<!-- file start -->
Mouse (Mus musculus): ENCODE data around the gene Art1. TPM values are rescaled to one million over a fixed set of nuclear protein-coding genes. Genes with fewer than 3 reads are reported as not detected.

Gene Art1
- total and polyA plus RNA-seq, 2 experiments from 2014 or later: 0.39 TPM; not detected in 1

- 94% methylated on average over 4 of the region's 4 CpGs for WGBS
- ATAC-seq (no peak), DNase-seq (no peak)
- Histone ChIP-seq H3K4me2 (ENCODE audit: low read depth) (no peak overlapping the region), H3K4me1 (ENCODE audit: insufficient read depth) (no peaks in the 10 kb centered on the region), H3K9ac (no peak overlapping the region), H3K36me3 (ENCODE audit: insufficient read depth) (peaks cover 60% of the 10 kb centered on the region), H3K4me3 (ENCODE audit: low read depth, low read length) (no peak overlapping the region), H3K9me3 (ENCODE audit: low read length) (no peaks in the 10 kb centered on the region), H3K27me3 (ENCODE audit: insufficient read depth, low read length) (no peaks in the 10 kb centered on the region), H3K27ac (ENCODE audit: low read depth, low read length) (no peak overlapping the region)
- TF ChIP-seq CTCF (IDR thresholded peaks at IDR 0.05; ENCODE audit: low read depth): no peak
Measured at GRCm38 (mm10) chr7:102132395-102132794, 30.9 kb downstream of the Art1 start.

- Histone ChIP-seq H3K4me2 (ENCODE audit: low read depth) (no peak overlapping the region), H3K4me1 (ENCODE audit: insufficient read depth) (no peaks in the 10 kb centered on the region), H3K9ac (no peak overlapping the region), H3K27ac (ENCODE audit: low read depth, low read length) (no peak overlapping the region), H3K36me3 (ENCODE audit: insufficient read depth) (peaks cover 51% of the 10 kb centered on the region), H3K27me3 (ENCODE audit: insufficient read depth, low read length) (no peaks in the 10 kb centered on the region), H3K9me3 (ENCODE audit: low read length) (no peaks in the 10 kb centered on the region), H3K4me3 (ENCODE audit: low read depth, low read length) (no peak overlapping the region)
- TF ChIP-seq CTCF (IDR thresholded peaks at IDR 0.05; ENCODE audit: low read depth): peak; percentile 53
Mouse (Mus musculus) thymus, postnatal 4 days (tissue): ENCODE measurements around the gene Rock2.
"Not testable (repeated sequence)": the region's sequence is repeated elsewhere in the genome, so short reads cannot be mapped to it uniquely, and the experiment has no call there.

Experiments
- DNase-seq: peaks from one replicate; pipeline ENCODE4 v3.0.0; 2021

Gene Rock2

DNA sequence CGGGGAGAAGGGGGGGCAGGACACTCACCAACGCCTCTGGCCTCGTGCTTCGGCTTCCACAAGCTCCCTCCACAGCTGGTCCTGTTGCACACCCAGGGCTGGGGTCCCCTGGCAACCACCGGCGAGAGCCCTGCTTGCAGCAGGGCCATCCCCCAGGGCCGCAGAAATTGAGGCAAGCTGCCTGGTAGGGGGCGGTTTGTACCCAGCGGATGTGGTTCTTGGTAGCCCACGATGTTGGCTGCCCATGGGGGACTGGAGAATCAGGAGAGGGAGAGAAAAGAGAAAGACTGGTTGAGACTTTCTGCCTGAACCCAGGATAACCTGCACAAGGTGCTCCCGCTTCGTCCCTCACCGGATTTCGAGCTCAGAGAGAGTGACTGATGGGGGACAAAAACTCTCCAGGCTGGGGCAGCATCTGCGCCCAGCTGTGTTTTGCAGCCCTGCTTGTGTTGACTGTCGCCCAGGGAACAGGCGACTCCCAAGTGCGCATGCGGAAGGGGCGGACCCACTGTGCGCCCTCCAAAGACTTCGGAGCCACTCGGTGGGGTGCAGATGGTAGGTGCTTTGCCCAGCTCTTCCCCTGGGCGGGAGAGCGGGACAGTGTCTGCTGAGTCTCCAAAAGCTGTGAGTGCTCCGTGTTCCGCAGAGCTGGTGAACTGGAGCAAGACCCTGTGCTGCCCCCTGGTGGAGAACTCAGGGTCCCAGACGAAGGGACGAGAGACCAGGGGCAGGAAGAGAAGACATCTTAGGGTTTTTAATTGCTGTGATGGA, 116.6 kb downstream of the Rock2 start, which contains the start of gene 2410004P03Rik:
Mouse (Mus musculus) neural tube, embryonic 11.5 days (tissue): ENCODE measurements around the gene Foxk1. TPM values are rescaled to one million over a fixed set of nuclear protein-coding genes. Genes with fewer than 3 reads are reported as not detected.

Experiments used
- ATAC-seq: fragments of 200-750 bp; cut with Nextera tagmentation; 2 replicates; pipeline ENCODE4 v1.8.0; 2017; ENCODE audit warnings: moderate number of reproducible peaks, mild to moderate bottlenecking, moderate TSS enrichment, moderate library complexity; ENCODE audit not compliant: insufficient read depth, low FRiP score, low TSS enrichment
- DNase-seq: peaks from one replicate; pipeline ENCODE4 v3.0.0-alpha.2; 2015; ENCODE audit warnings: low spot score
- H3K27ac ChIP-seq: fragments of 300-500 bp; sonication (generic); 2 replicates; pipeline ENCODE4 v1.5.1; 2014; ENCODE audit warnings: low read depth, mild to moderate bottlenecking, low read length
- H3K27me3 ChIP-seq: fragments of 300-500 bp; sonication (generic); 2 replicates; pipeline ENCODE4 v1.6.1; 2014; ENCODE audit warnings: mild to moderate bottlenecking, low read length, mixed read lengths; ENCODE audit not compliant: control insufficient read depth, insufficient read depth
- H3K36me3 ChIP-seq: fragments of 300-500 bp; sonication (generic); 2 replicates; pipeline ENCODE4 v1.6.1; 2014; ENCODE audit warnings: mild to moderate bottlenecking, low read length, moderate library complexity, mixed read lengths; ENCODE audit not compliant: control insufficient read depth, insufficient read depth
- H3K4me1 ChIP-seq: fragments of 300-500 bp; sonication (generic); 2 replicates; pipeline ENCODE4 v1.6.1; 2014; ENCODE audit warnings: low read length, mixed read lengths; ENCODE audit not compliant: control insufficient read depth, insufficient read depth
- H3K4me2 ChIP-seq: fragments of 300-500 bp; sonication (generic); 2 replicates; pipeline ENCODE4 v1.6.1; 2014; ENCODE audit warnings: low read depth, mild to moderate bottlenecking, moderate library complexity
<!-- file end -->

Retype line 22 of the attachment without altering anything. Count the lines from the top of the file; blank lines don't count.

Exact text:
- H3K27me3 ChIP-seq: fragments of 300-500 bp; sonication (generic); 2 replicates; pipeline ENCODE4 v1.6.1; 2014; ENCODE audit warnings: mild to moderate bottlenecking, low read length, mixed read lengths; ENCODE audit not compliant: control insufficient read depth, insufficient read depth